Ruling out a condo…

condosWhen you have to make a decision, it can be easier if you first eliminate some of the options.

My current options:

1. Remain in my 3000 sq ft home

  • gradually spend all my money to keep the place up or
  • rent two rooms to help with expenses

2. Sell my home and  then:

  • buy a much smaller house
  • buy a condo
  • rent an apartment
  • rent a house
  • move into some sort of adult community
  • move in with an adult child or friend

I have no adult child with an extra room, and I’d have to be really hard up to ask a friend to let me move in, so that option is out.

I am not old enough, and may never be old enough in spirit, to live in an adult community.  Yecchh! That option is scratched.

And last night I scratched the condo idea from the list, after visiting a friend who lives in a very nice condo of just four townhouses.

It was great at first, she said. But then the quiet older woman next door sold her place to a noisy and disagreeable couple. The couple was friends with the people on the other side of them, and they sided with the new couple at condo meetings.  Condo meetings have become very unpleasant, needless to say.

The covenant is extremely restrictive – it won’t allow my friend to knock out a wall between the kitchen and dining area, which would open the place up significantly.  She can’t even change the curtains in the front window.

Another friend belongs to a much larger condo association, where 30% of the units have gone empty.  As a result everyone’s condo fees have skyrocketed, to cover the costs of the empty units.

So I’ve scratched the condo option. That leave me with

a) rent out rooms (which still leaves me with a lot of responsibility I don’t want, though it’s a temporary alternative)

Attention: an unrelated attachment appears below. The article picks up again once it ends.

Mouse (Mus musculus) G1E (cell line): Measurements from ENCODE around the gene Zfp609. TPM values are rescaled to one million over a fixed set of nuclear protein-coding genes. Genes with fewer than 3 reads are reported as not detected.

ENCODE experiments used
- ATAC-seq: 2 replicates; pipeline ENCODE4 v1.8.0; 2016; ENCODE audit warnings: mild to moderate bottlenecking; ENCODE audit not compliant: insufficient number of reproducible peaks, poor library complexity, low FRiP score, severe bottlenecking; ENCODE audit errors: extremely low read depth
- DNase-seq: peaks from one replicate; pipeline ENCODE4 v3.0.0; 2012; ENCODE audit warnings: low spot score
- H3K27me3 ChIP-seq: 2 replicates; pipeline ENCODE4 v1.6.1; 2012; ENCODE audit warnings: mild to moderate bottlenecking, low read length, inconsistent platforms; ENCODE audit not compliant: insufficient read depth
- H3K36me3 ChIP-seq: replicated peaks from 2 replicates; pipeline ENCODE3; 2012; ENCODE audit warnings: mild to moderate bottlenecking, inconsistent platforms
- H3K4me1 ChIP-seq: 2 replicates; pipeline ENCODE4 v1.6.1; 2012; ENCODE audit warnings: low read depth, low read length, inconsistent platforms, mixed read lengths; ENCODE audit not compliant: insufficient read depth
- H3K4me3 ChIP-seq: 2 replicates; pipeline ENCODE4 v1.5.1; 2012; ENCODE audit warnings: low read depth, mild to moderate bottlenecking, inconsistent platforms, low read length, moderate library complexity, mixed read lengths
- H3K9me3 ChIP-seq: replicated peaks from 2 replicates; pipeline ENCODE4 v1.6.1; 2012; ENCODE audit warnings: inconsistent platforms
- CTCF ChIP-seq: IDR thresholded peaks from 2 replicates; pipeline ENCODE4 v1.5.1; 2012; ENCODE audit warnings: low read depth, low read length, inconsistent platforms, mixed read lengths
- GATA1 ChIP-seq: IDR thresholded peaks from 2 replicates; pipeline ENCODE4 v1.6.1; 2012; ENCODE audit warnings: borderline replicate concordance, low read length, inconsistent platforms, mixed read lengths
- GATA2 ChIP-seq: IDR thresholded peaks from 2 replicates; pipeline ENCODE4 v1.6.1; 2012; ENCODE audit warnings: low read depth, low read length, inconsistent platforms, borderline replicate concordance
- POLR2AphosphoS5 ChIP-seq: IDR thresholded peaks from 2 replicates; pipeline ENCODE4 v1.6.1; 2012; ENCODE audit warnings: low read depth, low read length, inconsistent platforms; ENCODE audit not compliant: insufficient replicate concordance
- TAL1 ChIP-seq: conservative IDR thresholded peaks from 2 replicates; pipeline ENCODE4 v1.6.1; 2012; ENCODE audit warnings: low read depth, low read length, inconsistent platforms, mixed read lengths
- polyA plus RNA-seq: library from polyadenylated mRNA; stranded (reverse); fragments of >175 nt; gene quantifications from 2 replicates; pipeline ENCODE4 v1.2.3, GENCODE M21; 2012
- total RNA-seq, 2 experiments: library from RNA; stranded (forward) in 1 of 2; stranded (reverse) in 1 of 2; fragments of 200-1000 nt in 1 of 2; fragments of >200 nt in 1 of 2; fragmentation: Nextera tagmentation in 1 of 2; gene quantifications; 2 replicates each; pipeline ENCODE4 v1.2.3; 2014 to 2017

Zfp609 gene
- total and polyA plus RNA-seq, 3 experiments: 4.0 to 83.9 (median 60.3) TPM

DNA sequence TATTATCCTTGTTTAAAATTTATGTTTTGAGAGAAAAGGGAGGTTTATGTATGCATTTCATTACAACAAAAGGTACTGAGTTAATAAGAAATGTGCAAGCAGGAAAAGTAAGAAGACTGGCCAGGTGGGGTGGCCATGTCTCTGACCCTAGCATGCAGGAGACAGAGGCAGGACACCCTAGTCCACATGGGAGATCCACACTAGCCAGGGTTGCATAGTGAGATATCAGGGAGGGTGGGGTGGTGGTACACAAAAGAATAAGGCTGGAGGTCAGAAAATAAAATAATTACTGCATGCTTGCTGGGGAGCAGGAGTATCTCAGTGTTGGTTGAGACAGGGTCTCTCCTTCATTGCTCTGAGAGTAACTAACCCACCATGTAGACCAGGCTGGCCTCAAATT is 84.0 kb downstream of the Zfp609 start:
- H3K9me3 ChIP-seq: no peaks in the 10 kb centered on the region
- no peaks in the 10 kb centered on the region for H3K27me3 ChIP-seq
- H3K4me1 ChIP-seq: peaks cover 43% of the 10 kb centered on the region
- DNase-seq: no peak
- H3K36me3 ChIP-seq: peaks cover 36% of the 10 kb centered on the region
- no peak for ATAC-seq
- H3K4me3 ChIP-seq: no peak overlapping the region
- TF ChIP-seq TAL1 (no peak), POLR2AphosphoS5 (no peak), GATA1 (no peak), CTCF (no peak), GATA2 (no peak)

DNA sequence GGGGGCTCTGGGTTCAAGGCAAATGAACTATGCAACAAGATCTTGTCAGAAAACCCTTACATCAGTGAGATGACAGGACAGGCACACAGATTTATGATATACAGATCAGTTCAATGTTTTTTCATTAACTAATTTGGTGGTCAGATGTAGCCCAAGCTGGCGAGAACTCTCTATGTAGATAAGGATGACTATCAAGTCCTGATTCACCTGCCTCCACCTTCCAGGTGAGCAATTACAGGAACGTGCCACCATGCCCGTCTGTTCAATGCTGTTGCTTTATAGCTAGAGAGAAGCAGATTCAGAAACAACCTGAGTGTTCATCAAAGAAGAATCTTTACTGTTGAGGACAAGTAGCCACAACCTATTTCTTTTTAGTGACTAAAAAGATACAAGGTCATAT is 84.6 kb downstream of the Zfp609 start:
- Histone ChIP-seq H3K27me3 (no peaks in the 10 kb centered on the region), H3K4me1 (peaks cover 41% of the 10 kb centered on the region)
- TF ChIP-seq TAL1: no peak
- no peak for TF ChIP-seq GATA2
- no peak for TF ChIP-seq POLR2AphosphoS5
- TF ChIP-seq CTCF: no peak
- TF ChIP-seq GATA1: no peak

b) buy a little house (but to do so will be near impossible until this one sells)

c) rent an apartment or small house (not easy because it means paying rent as well as house payments till the house sell)

More and more it looks like the only feasible option is to rent rooms while I fix the place up to sell (and get rid of lots of crap), put it on the market and when it sells see what’s left in my pocket for my next living space.

Argh. I want so to have a specific place in mind, so I know what MUST go and what will fit into the new place.

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Filed under Baby steps, Downsizing, Emotional issues, Rent or buy?

Baby steps on eBay

ebay-logoLast week I listed four items on eBay: a collection of vintage “Reprints from SingOut!” which are probably worth about $25 (sold for $3  – oh well); a set of 6 CDs on ear training for improvising musicians (sold for $20 -yay!); a CD-music set Bluegrass workout (sold for $12 – yay!).  $35 more in the kitty!

Thank god the fourth item got no bids, because I suddenly realized that it was in the batch of stuff I delivered to the Friends of the Library…

You do not want to besmirch your eBay 100% rating.

Building a good eBay reputation

I started selling online last year in a very modest way on Half.com, eBay’s little sister, where mostly books, CDs, DVDs and games sell for fixed prices.  My geek son had suggested that this was a good way to get a good reputation as an eBay seller, so that when I wanted to sell things of greater value on eBay proper, I wouldn’t be viewed as an amateur who could screw things up or be dishonest.

Still, I spent altogether too much time tonight watching the bidding for these three items, rooting for the underdog, waiting to see if the price would go up again… and in two cases it jumped at the last second, which was nice.

I know that people have all sorts of fancy eBay buying systems – what I don’t know yet is if there are some cool selling secrets, since I’m done with the buying phase of my life. Mostly.

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Filed under Baby steps, Downsizing, Paper and books, Selling stuff